Trade Secrets | David Wishart | 2015 (February 2016 in US) | Severn House | 224p | Review copy | Buy the book
Murders can be like chariots – you hang around waiting for one to turn up to investigate and before you know it you’ve got two on your hands. Purple-striper Marcus Corvinus and his wife Perilla have a house full. Their adopted daughter and son-in-law are visiting Rome with their baby son, fondly named Sprog by his hands-off grandfather, while Perilla is regularly playing host to her book club friends. Just before Marcus can get too frayed at the edges, he is saved by one of Perilla’s literary friends who reveals that her brother Gaius Tullius, part-owner of an import-export business, has just been found murdered in the rather sad and neglected Shrine of Melobosis. An initial investigation into Tullius’s business affairs and personal life reveals a whole host of potential suspects.
But, as if Marcus’s hands aren’t full enough, his daughter gleefully informs him that when she and her husband were visiting one of Rome’s libraries that day they discovered a man stabbed on a bench in the library gardens. If he hadn’t been dead already the knife attack would certainly have killed him. Sometimes it’s useful that Marcus’s son-in-law is a doctor.
The more Marcus digs (quite often by talking to indiscreet locals in Rome’s wine shops) it becomes inevitably clear that both crimes are linked, connected not just by people but also by a place, Ostia, Rome’s busy port. A trip is on the cards. The timing couldn’t be better. A feud with his next door neighbour – a feud begun over a dead cat – is threatening to get out of hand. Sea air will do Marcus and his household some good.
Trade Secrets is the seventeenth outing for my favourite Roman detective, Marcus Corvinus, and I have no hesitation in declaring it one of the best in the series and certainly my favourite of recent volumes. Although the series is well-established, each of the novels stands well alone and you can read them in any order you like. They reveal nothing about past books and cases. But when you’ve read every book in the series right from the beginning as I have then you may well find yourself as hooked as I am on the indolent aristocrat Marcus, his clever, organised wife Perilla and their family, which includes major-domo Bathyllus (who may have written the Roman book on etiquette and manners while looking down his imperial nose) and the temperamental, high-maintenance and extraordinarily gifted chef Meton. This family background comes to life even more in Trade Secrets thanks to the entertaining, distracting presence of the Sprog. I did miss the dog, though.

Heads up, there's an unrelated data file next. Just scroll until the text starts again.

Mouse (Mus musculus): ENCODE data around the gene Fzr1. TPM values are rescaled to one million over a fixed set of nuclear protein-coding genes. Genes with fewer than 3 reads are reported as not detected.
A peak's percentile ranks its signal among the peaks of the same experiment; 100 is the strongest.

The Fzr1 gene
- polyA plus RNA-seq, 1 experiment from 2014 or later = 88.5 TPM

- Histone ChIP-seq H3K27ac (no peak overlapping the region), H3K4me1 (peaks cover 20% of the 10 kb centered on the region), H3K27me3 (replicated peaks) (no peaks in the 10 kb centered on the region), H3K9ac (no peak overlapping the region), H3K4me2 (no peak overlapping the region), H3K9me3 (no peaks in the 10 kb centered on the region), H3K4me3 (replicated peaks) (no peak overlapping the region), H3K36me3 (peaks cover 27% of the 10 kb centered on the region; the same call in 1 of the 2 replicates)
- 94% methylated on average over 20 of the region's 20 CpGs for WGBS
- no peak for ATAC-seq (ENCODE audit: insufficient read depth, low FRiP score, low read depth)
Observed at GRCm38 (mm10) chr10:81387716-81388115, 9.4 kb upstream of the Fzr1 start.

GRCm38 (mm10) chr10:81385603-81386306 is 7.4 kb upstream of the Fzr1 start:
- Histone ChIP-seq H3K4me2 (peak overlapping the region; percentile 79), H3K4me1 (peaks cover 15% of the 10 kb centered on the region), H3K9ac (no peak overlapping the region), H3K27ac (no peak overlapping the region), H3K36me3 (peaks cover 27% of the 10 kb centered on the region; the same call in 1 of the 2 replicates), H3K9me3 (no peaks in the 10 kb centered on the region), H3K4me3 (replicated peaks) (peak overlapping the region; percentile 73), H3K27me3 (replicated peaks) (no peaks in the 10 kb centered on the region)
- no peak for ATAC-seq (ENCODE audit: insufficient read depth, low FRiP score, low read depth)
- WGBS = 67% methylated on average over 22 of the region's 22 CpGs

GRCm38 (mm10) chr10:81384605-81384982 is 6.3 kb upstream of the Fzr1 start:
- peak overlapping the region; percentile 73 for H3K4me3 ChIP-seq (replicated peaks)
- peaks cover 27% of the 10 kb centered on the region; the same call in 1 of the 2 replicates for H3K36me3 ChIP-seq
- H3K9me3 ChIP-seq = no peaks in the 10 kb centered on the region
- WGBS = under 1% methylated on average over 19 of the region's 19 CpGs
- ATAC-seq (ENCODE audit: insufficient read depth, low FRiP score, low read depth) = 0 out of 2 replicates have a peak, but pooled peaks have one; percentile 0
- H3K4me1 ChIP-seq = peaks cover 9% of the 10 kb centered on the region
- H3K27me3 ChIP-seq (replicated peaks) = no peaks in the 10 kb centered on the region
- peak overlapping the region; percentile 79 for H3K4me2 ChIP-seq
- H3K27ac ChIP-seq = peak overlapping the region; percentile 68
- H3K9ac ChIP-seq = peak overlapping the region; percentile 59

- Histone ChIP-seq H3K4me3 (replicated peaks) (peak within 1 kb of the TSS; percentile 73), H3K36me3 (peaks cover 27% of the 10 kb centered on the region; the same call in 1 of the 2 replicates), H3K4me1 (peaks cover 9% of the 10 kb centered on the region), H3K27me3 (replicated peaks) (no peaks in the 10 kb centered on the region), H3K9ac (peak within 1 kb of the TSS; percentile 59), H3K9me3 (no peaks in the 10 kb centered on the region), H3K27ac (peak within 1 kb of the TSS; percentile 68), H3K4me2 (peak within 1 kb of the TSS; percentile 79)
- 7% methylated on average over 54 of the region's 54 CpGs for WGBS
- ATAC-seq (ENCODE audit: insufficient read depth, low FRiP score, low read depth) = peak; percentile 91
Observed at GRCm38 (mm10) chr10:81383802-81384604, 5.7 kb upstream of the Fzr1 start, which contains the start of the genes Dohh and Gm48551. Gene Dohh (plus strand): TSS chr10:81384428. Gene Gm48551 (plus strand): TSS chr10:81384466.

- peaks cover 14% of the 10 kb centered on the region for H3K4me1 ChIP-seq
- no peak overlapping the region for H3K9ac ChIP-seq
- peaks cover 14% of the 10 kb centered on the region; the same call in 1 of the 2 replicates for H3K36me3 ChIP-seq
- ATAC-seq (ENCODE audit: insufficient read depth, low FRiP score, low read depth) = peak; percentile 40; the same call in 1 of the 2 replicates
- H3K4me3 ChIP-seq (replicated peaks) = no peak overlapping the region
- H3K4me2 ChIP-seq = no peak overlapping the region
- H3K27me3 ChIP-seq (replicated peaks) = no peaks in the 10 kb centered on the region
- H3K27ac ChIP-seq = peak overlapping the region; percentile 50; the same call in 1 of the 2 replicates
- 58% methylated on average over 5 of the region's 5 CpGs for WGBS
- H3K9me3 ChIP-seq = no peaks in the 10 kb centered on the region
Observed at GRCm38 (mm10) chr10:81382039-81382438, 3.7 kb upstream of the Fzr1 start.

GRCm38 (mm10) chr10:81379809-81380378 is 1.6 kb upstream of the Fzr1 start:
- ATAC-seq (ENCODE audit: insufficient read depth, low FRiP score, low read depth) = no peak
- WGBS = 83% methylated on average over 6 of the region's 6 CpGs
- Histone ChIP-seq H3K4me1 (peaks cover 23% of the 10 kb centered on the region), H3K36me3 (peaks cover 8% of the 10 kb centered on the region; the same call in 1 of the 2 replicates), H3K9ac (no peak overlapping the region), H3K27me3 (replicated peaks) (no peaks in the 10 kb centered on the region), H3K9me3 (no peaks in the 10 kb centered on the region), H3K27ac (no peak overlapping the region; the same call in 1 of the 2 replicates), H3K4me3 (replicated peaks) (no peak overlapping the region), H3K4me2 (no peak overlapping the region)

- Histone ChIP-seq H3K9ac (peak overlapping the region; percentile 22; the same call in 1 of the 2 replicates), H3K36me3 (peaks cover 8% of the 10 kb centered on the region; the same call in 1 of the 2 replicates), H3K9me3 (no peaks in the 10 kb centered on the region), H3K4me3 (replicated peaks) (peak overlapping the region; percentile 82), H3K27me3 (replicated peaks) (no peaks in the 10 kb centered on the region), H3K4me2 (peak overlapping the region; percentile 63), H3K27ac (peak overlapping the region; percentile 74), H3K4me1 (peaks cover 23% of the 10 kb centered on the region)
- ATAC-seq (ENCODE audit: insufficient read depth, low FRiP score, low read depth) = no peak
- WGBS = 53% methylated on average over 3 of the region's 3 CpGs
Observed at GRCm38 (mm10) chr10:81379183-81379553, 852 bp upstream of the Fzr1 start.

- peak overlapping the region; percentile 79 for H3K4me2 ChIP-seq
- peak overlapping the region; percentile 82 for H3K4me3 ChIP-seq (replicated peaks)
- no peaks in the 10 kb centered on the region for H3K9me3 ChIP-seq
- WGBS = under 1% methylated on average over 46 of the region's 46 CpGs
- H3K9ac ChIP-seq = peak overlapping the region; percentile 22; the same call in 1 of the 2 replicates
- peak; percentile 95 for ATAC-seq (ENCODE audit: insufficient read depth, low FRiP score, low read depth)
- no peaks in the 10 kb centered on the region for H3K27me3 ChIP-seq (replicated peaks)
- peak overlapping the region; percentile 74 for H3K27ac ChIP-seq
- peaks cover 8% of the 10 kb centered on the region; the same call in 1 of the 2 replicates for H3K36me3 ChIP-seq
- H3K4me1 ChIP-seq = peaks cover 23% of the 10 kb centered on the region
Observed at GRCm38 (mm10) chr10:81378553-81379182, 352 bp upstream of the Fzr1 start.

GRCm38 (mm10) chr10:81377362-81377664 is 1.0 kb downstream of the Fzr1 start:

The usual political angle is also missing from this novel. Marcus has – or had – the misfortune of knowing Caligula and yet managed to survive that reign, and the influence of the emperors has left its mark on the books and Marcus’s cases over the years. But now, in AD 41, Claudius is emperor and Marcus is cousin to Claudius’s glamorous young wife Messalina so it looks like all will be well, not that he likes her very much. Trade Secrets might be less political than usual but this makes Marcus more relaxed, the mood is lighter, and the plot becomes much more significant. This is a good thing because the plot in Trade Secrets is excellent! You have to keep your eye on the ball – and the useful dramatis personae at the beginning – as it develops into a deliciously complex and convoluted case which keeps the reader as entertained as it does Marcus Corvinus.
Adding to the considerable appeal of Trade Secrets is the setting of Ostia. David Wishart always does a superb job of evoking long-dead roads, homes and businesses and now he turns that attention to Ostia. Ostia is one of my very favourite places and I absolutely loved how Wishart here populates its streets, wine shops and waterfront. The place is brought alive.
Unfortunately, as with other recent books in the series, the novel is far too short. I do wish they were longer. Nevertheless, Trade Secrets is perfectly structured, plotted and focused. As always, it is a joy to spend time with Marcus Corvinus as he uses charm, cheek and purple stripe to wheedle the truth out of everyone, especially those he shares a jug of wine with. If you’ve not yet met Corvinus then I do urge you to waste no time in making his acquaintance. The first, Ovid, is still available.